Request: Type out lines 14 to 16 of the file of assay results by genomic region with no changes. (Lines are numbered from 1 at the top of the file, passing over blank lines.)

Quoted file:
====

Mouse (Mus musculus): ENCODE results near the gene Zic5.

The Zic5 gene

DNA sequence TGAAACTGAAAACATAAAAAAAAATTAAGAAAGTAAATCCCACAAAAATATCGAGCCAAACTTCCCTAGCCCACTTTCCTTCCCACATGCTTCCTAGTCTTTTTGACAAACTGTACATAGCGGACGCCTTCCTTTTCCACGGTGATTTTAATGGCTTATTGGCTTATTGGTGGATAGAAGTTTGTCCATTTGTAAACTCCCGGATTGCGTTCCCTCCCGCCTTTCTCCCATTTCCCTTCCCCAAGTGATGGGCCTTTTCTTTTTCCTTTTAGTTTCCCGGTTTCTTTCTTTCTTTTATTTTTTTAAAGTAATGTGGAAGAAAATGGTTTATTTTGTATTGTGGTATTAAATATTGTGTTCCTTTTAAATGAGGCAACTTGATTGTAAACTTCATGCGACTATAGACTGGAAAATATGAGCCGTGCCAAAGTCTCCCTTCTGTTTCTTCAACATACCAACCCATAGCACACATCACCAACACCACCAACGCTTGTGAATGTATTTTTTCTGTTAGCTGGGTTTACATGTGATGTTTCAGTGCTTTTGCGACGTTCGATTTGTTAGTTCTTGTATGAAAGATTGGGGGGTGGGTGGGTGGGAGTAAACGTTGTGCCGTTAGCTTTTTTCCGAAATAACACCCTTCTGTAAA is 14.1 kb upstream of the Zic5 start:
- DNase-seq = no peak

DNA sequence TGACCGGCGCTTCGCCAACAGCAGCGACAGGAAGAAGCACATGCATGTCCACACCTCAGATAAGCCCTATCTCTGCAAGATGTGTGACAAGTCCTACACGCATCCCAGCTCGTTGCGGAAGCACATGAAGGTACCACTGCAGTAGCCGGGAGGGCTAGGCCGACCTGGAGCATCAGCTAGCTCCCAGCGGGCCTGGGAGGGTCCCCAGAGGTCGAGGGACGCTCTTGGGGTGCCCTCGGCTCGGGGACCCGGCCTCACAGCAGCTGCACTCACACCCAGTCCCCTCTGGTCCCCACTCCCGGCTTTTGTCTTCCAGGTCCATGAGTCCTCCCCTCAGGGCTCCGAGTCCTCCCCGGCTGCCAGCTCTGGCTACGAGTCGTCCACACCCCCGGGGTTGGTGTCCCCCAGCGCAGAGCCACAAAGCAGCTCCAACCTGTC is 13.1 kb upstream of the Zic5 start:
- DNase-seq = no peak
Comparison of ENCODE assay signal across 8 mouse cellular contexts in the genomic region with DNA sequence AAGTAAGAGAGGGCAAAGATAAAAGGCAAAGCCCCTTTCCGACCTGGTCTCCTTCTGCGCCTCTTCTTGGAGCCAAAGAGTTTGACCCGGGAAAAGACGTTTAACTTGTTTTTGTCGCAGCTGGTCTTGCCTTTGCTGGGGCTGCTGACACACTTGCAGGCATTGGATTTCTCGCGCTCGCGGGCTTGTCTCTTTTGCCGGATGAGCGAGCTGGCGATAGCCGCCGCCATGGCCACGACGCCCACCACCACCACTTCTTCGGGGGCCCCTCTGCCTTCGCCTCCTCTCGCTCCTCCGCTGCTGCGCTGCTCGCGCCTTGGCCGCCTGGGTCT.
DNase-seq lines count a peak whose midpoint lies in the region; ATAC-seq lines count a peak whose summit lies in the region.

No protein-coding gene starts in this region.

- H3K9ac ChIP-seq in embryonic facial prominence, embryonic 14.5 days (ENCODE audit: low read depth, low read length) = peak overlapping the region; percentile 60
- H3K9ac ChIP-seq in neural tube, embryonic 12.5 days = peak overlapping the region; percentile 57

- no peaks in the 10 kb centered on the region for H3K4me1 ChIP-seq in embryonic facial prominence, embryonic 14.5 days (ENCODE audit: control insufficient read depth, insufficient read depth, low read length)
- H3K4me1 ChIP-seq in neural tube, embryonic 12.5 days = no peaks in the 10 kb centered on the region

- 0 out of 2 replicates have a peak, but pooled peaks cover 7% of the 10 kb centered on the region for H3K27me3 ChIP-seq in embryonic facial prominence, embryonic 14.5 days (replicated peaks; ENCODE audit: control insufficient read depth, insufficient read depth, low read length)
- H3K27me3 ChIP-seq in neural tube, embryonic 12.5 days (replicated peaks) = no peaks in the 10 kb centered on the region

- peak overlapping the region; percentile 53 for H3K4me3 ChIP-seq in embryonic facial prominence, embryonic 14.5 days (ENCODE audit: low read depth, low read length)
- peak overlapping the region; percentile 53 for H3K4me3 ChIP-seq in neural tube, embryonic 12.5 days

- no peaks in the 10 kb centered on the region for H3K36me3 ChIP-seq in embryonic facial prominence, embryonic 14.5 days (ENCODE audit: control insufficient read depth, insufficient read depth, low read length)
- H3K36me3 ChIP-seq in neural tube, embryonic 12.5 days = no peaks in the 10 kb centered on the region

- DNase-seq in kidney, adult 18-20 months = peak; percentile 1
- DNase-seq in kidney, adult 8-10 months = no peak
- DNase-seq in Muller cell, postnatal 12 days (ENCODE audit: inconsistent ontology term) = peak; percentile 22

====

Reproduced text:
- 0 out of 2 replicates have a peak, but pooled peaks cover 7% of the 10 kb centered on the region for H3K27me3 ChIP-seq in embryonic facial prominence, embryonic 14.5 days (replicated peaks; ENCODE audit: control insufficient read depth, insufficient read depth, low read length)
- H3K27me3 ChIP-seq in neural tube, embryonic 12.5 days (replicated peaks) = no peaks in the 10 kb centered on the region

- peak overlapping the region; percentile 53 for H3K4me3 ChIP-seq in embryonic facial prominence, embryonic 14.5 days (ENCODE audit: low read depth, low read length)